. First truly illustrated edition with seven tissue guarded lithographic plates by A. F. Lydon. A very scarce edition in lovely condition. Red cloth covers with bevelled edges, blind tooling, triple gilt lines and embossed gilt design and lettering to upper board, blind triple line tooling to rear board and gilt lettering and design to the spine. All edges gilt, yellow endpapers, tissue guarded frontispiece and pictorial title page. A very smart copy with light marks/stain to boards, slight rubbing to edges, minor bumping to corners and light scuffing to tips of the spine. All plates present, overall clean and bright with light foxing around the edges of a couple, including the frontispiece. Top of tissue guard to frontispiece loose but still present as seen in photos. Light foxing to endpapers and first and last pages but overall with clean and bright pages. Some movement to boards with webbing showing and previous owner's inscription to front endboard but, with all that said, a beautiful and solid copy, inside and out. 440pp.
Fifth Edition, Twelfth thousands. With forty-two illustrations by John Tenniel. A fine binding in red morocco with boxed gilt ruling to both boards, five raised bands, gilt ruling, gilt motif and lettering to the spine. Marbled endpapers, silk head and tail bands and all edges gilt. A fine binding in fine condition. Internally clean with a touch of browning to pages, a touch of foxing to first and last few pages, marks to frontispiece tissue guard and a few light marks to sporadic pages throughout the book, otherwise an excellent copy. 192pp. 'After a tumble down the rabbit hole, Alice finds herself far away from home in the absurd world of Wonderland. As mind-bending as it is delightful, Lewis Carroll’s 1865 novel is pure magic for young and old alike'.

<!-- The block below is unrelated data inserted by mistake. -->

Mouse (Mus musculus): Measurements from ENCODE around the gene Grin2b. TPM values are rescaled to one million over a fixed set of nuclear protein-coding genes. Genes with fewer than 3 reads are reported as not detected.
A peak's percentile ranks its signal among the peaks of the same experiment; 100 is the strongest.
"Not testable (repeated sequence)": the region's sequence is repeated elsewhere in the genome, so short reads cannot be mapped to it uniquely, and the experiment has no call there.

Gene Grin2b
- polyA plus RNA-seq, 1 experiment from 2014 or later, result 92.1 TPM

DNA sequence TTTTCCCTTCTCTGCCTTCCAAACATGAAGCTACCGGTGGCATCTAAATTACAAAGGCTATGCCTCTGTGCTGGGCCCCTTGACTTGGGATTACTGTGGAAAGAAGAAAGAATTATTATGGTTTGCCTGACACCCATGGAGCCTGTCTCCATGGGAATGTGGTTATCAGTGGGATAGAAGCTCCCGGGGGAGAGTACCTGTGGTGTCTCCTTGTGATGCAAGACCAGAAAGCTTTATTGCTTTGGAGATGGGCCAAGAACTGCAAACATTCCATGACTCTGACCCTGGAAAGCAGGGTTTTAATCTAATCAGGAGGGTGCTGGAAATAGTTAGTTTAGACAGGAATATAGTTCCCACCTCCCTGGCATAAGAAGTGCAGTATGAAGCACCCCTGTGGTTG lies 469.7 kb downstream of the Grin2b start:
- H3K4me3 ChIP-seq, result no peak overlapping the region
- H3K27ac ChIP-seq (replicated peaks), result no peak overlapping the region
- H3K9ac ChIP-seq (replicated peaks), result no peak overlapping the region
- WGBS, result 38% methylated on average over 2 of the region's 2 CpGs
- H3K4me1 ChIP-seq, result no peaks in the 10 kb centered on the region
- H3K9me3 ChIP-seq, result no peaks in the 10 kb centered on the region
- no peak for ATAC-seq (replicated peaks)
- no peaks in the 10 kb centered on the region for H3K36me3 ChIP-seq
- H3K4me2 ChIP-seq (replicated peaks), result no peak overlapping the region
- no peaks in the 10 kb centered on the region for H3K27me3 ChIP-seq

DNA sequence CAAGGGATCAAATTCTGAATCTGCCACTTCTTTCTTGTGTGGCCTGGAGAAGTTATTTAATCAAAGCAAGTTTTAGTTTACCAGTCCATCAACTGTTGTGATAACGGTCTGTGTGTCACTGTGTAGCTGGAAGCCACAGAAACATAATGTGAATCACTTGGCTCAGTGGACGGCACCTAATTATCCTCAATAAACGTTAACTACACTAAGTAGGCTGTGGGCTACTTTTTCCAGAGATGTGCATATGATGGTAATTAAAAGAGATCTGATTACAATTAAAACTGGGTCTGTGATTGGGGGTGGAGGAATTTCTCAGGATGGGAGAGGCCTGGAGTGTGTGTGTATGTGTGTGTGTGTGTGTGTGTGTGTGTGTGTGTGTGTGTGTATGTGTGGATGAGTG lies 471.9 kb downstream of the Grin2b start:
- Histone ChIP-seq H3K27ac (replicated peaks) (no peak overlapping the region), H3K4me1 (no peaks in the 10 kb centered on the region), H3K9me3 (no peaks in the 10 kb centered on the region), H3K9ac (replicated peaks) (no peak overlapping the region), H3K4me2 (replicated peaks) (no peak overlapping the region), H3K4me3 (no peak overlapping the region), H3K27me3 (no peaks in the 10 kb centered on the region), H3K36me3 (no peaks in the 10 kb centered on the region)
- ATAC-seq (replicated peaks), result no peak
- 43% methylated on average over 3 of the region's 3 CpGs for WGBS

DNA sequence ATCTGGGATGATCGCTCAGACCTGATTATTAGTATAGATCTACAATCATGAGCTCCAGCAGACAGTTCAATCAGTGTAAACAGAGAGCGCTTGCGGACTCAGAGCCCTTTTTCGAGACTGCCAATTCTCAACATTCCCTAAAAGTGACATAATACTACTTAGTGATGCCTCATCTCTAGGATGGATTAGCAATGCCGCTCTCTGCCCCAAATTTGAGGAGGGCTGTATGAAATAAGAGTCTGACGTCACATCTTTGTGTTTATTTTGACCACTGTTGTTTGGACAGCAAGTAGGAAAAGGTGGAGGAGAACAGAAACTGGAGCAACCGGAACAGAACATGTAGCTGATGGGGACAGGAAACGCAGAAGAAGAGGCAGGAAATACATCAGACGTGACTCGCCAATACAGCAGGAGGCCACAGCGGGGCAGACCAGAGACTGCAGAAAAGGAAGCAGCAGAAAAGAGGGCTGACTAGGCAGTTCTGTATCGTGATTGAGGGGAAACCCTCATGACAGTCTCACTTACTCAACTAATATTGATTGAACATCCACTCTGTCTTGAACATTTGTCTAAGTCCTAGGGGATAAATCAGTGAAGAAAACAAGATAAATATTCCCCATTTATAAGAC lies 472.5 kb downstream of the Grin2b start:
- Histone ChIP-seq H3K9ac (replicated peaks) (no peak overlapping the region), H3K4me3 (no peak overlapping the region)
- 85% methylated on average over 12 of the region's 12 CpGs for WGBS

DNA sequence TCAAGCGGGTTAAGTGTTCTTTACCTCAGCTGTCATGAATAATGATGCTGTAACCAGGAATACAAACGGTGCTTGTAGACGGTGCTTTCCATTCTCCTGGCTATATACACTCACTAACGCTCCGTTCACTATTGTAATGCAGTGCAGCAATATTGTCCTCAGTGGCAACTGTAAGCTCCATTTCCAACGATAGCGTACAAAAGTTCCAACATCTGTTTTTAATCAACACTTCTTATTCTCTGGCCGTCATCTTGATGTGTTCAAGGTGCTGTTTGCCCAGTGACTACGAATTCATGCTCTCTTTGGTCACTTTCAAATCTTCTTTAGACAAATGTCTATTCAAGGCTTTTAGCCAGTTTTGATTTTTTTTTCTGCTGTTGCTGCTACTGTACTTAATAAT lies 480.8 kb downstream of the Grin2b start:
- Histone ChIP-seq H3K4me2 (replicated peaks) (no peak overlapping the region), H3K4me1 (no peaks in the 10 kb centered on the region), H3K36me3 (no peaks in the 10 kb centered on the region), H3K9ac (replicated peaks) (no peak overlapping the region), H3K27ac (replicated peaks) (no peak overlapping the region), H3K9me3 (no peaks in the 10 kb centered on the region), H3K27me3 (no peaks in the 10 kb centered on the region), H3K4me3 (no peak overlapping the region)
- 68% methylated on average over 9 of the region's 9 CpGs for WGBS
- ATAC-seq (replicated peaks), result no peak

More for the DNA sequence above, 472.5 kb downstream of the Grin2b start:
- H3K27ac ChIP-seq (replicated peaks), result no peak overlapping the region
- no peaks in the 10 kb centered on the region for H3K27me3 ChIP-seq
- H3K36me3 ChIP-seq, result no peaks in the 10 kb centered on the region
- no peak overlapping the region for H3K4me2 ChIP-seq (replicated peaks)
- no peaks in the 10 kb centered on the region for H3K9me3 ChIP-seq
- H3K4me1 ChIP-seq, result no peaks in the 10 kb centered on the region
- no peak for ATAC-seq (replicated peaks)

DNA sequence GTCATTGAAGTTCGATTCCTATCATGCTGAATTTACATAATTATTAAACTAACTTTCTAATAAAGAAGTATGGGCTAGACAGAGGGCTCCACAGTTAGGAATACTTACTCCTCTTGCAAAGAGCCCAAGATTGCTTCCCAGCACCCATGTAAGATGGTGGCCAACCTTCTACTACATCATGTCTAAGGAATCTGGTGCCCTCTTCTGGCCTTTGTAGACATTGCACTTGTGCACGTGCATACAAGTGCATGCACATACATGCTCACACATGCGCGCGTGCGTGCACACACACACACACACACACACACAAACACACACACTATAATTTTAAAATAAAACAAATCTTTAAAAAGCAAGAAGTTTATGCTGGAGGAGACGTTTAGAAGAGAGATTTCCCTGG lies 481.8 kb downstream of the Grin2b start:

Fine bindings in bright red morocco with boxed gilt ruling to both boards, five raised bands, gilt ruling, gilt motif and lettering to the spine. Marbled endpapers, silk head and tail bands and all edges gilt. Both bindings in fine condition with original cloth covers bound in the rear of both volumes. *Alice's Adventures in Wonderland, 1878, Fifty-eight thousand, with forty-two illustrations by John Tenniel. With some foxing and marks throughout the book, pre title page and last page with a touch of green as seen in photos and a couple of pages with edge tears, just about touching the text. With all that said, a sound and smart copy. 192pp plus one page of ads. * Through the Looking Glass and What Alice Found There, 1877, Forty-first thousand, with fifty illustrations by John Tenniel. Same condition as the Alice, with marks and foxes throughout and a touch of green to last pages but no edge tears to this volume. 224pp. 'In 1865, English author CHARLES LUTWIDGE DODGSON (1832-1898), aka Lewis Carroll, wrote a fantastical adventure story for the young daughters of a friend. The adventures of Alice-named for one of the little girls to whom the book was dedicated-who journeys down a rabbit hole and into a whimsical underworld realm instantly struck a chord with the British public, and then with readers around the world. In 1872, in reaction to the universal acclaim *Alice's Adventures in Wonderland* received, Dodgson published this sequel. Nothing is quite what it seems once Alice journeys through the looking-glass, and Dodgson's wit is infectious as he explores concepts of mirror imagery, time running backward, and strategies of chess-all wrapped up in the exploits of a spirited young girl who parries with the Red Queen, Tweedledee and Tweedledum, and other unlikely characters. In many ways, this sequel has had an even greater impact on today's pop culture than the first book'.